In 1978 - the year they changed the bump rule and permitted O-line guys to extend their arms for pass blocking - ELEVEN guys surpassed what Ferguson did in 1977. What this means, of course, is that the offensive numbers for guys whose career crossed eras are very......weird. Keep in mind that 1978 was also the year we went from a 14 to a 16-game season, which also crosses things up a bit.

I'm starting to think that's what kept Drew Pearson out of the Hall for so long. Bear in mind something else - if a team has TWO good receivers (like Swann and Stallworth and - to be blunt - Bennie Cunningham and Randy Grossman), that decreases their chances. And the Steelers had Franco, too - which reduced chances. Dallas had Tony Dorsett and it should be noted that both Robert Newhouse and Ron Springs were servicable players.

One could argue that the superstar status of Dorsett and Franco in the late 70s/early 80s reduces the pass catching stats of Swann and Stallworth. And they'd be right.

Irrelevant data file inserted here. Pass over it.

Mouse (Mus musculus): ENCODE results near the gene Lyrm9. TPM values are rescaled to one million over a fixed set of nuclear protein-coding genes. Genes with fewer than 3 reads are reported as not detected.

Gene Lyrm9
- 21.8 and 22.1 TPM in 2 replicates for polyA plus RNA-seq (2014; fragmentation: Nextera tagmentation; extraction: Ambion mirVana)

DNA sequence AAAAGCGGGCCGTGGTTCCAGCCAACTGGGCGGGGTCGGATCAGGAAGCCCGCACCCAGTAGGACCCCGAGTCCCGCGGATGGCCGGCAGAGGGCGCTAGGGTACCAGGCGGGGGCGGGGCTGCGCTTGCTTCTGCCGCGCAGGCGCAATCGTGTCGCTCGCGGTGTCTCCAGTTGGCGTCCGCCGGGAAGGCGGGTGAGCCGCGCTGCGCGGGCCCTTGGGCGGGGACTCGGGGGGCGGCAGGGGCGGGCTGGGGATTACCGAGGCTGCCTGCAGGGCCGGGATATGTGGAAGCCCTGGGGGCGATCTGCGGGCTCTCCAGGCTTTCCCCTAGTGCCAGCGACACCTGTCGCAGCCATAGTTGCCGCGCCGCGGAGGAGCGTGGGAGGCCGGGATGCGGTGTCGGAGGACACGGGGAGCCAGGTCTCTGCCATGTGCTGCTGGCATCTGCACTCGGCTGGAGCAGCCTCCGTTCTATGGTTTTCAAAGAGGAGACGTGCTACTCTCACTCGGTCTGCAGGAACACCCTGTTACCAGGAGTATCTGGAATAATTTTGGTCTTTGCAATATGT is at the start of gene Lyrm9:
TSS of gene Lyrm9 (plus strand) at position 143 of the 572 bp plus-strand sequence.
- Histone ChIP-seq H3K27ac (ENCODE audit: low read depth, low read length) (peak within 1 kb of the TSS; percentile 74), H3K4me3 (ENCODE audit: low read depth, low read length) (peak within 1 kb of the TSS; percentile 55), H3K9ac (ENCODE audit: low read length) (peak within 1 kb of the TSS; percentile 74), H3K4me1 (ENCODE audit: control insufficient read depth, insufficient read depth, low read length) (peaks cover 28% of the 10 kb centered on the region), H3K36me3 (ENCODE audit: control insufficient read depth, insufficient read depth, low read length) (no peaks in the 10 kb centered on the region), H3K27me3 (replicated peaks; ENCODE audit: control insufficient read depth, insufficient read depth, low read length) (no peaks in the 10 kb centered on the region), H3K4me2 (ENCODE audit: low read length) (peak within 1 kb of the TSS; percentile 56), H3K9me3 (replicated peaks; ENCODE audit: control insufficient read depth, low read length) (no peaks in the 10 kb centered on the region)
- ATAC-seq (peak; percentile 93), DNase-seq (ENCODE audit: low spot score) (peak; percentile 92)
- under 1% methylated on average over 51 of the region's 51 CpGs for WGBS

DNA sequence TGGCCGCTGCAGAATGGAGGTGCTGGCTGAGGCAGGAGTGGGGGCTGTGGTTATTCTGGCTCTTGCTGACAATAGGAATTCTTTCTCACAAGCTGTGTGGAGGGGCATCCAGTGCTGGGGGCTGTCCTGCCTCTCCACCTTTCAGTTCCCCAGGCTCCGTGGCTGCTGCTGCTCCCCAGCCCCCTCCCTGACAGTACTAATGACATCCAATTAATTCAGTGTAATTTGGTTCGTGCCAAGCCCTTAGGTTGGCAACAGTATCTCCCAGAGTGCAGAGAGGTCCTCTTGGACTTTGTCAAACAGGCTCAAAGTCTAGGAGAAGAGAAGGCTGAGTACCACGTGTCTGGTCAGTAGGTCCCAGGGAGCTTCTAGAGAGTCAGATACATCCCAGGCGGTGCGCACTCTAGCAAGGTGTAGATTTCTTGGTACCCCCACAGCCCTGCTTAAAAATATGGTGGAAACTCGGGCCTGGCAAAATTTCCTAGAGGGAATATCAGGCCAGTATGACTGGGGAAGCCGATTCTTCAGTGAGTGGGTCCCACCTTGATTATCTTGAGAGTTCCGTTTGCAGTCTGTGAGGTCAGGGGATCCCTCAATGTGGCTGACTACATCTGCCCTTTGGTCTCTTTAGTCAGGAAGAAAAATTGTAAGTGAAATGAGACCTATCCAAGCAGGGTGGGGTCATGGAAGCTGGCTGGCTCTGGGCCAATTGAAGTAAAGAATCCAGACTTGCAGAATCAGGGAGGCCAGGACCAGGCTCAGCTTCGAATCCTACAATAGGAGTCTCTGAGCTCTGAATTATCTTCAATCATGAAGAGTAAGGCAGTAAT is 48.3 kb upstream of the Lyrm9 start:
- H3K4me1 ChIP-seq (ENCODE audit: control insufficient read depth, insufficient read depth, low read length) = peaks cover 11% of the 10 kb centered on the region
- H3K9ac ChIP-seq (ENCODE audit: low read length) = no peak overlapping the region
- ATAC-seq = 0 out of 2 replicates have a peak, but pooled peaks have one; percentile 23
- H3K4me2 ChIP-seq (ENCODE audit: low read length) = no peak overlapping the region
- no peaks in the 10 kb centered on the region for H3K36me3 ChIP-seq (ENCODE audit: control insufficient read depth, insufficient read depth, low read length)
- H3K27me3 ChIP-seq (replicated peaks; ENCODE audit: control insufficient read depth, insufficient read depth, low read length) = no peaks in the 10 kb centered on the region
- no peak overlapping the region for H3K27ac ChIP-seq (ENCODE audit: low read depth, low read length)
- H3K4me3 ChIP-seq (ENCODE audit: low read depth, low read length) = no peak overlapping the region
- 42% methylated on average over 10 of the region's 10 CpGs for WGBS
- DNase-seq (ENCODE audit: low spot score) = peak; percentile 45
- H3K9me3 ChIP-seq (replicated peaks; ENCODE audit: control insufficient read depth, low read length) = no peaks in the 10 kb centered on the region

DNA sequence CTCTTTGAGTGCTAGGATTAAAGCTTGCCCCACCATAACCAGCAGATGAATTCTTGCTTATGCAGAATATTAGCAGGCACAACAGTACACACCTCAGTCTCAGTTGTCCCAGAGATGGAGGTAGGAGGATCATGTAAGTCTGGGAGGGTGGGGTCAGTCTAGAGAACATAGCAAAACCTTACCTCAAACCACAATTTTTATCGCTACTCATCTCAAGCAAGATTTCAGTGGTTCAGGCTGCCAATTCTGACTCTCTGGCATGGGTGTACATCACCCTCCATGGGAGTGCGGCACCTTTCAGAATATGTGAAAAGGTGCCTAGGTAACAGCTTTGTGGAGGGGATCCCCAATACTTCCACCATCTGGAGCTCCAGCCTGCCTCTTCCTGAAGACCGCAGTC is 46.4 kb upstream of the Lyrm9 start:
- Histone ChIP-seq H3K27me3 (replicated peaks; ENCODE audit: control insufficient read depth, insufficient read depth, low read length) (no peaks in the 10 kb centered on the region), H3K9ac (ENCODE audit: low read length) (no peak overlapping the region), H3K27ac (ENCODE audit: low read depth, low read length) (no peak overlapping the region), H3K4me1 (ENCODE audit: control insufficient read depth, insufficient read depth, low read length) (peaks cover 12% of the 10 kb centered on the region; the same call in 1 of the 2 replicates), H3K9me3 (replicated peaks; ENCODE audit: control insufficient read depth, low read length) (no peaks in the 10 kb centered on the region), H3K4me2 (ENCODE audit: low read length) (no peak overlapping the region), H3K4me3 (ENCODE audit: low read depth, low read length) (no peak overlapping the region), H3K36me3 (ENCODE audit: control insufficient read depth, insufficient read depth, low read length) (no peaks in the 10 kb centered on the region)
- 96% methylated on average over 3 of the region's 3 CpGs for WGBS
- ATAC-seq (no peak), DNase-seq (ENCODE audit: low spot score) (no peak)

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BamaInBham

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As I said above - when you "have" to take 4-8 every year, you eventually water down the Hall to an unrecognizable entity. When Swann went first I was like, "what the hell?"

Did I figure he was going in? Yes.

That doesn't change the fact he's largely in because of the team he played for and a few highlight catches in the Super Bowl. As I said, Curt Schilling. A so-so player in the regular season with a couple of very prominent moments in the post-season that got everyone's attention.
Could not disagree more with your characterization of Schilling. Won 15+ reg season 8 times, 20+ 3 times, had ~60% win %, 3000+ strikeouts, 4 times in top 4 CY award, top 10 all time in starter WHIP (1920 forward, 130+ wins), spectacular SO/BB ratio of 4.4/1, etc.. Post season: 11-2 record with 2.23 era, 5/1 SO/BB ratio, incredible 0.968 WHIP, Had multiple legendary clutch post-season performances for 3 different teams. Was a Brady-like performer at crunch time on the biggest stage. Took down iconic Yankee teams twice in era defining series.